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High Levels of Adoption Indicate That Harvest Weed Seed Control Is Now an Established Weed Control Practice in Australian Cropping

  • Michael Walsh (a1), Jackie Ouzman (a2), Peter Newman (a3), Stephen Powles (a4) and Rick Llewellyn (a2)...

Abstract

HWSC systems that target weed seed production during harvest have been in use in Australian crop production systems for over 30 years. Until recently, though, grower adoption of these systems has been relatively low. It is now apparent with the introduction of a range of new weed seed targeting systems that there is renewed grower interest in the use of this approach to weed control. With the aim of determining the current adoption and use of HWSC systems, 600 crop producers from throughout Australia’s cropping regions were interviewed on their adoption and use of these systems. This survey established that 43% of Australian growers are now routinely using HWSC to target weed seed production during grain harvest. The adoption of narrow-windrow burning (30%) was considerably greater than the other currently available techniques of chaff tramlining (7%), chaff carts (3%), bale-direct system (3%), and the Harrington Seed Destructor (HSD) (<1%). When growers were asked about their future use of these systems 82% indicated that they would be using some form of HWSC within five years. Grower preferences for future HWSC use were primarily for either narrow-windrow burning (42%) or the HSD (29%). This very high level of current and potential HWSC adoption signifies that HWSC is now considered an established weed control practice by Australian growers.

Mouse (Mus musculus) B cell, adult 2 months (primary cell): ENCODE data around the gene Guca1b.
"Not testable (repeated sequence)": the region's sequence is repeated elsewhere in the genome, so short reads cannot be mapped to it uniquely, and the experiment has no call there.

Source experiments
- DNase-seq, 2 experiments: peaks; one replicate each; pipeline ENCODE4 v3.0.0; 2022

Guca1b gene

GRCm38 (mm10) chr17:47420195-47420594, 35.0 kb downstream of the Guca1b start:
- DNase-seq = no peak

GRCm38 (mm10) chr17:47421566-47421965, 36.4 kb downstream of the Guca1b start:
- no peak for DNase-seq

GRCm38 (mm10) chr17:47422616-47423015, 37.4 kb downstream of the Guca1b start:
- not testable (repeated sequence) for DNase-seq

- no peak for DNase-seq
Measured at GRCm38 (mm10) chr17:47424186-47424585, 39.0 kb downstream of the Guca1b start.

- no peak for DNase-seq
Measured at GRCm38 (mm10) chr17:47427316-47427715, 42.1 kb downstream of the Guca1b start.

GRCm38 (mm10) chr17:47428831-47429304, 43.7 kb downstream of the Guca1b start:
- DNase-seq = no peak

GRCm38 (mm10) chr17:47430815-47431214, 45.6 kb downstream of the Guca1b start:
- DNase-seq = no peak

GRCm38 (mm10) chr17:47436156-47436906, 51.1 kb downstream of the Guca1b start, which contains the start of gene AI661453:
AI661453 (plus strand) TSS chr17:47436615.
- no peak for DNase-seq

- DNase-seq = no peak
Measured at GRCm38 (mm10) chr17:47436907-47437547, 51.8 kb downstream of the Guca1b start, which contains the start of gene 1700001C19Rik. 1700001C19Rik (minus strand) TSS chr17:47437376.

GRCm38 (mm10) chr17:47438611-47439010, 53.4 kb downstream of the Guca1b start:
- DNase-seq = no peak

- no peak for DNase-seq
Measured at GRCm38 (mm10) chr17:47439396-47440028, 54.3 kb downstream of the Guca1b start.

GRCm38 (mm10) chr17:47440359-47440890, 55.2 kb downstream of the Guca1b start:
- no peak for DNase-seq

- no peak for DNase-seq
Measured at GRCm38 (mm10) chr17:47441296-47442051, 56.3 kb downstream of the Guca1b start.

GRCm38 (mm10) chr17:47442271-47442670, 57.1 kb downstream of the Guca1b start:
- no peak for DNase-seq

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*Corresponding author’s E-mail: m.j.walsh@sydney.edu.au

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Associate Editor for this paper: Lawrence E. Steckel, University of Tennessee

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References

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High Levels of Adoption Indicate That Harvest Weed Seed Control Is Now an Established Weed Control Practice in Australian Cropping

  • Michael Walsh (a1), Jackie Ouzman (a2), Peter Newman (a3), Stephen Powles (a4) and Rick Llewellyn (a2)...

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